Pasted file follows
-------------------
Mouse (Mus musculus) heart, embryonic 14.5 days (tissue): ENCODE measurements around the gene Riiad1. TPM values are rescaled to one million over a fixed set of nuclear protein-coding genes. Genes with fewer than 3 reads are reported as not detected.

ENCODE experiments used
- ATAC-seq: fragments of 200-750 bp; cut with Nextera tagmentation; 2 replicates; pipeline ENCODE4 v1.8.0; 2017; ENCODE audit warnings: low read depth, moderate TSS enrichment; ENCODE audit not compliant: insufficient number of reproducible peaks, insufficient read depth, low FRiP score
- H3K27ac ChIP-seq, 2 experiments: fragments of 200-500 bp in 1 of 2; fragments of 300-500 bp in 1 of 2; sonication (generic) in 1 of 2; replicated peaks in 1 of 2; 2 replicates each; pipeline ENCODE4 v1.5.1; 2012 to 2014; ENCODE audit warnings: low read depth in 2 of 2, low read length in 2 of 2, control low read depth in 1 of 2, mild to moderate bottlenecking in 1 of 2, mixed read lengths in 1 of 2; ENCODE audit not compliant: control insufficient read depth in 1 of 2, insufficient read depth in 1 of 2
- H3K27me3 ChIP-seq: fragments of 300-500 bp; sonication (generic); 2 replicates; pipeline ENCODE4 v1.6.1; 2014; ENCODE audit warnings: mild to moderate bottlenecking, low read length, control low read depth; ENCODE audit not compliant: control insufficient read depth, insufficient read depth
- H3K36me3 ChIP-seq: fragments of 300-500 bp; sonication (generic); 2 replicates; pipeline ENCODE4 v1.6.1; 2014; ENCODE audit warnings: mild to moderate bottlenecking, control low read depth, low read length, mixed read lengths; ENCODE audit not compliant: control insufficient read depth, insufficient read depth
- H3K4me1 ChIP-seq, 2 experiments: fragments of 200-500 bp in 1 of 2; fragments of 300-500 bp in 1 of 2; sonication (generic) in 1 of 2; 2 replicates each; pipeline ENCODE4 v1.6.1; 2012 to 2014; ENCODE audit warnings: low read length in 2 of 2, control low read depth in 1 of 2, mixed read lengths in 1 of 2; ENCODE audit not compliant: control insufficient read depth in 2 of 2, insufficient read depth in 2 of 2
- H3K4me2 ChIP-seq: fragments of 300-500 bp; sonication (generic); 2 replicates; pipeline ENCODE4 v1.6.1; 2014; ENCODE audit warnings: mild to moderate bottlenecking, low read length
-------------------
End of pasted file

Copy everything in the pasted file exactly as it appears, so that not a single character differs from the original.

Mouse (Mus musculus) heart, embryonic 14.5 days (tissue): ENCODE measurements around the gene Riiad1. TPM values are rescaled to one million over a fixed set of nuclear protein-coding genes. Genes with fewer than 3 reads are reported as not detected.

ENCODE experiments used
- ATAC-seq: fragments of 200-750 bp; cut with Nextera tagmentation; 2 replicates; pipeline ENCODE4 v1.8.0; 2017; ENCODE audit warnings: low read depth, moderate TSS enrichment; ENCODE audit not compliant: insufficient number of reproducible peaks, insufficient read depth, low FRiP score
- H3K27ac ChIP-seq, 2 experiments: fragments of 200-500 bp in 1 of 2; fragments of 300-500 bp in 1 of 2; sonication (generic) in 1 of 2; replicated peaks in 1 of 2; 2 replicates each; pipeline ENCODE4 v1.5.1; 2012 to 2014; ENCODE audit warnings: low read depth in 2 of 2, low read length in 2 of 2, control low read depth in 1 of 2, mild to moderate bottlenecking in 1 of 2, mixed read lengths in 1 of 2; ENCODE audit not compliant: control insufficient read depth in 1 of 2, insufficient read depth in 1 of 2
- H3K27me3 ChIP-seq: fragments of 300-500 bp; sonication (generic); 2 replicates; pipeline ENCODE4 v1.6.1; 2014; ENCODE audit warnings: mild to moderate bottlenecking, low read length, control low read depth; ENCODE audit not compliant: control insufficient read depth, insufficient read depth
- H3K36me3 ChIP-seq: fragments of 300-500 bp; sonication (generic); 2 replicates; pipeline ENCODE4 v1.6.1; 2014; ENCODE audit warnings: mild to moderate bottlenecking, control low read depth, low read length, mixed read lengths; ENCODE audit not compliant: control insufficient read depth, insufficient read depth
- H3K4me1 ChIP-seq, 2 experiments: fragments of 200-500 bp in 1 of 2; fragments of 300-500 bp in 1 of 2; sonication (generic) in 1 of 2; 2 replicates each; pipeline ENCODE4 v1.6.1; 2012 to 2014; ENCODE audit warnings: low read length in 2 of 2, control low read depth in 1 of 2, mixed read lengths in 1 of 2; ENCODE audit not compliant: control insufficient read depth in 2 of 2, insufficient read depth in 2 of 2
- H3K4me2 ChIP-seq: fragments of 300-500 bp; sonication (generic); 2 replicates; pipeline ENCODE4 v1.6.1; 2014; ENCODE audit warnings: mild to moderate bottlenecking, low read length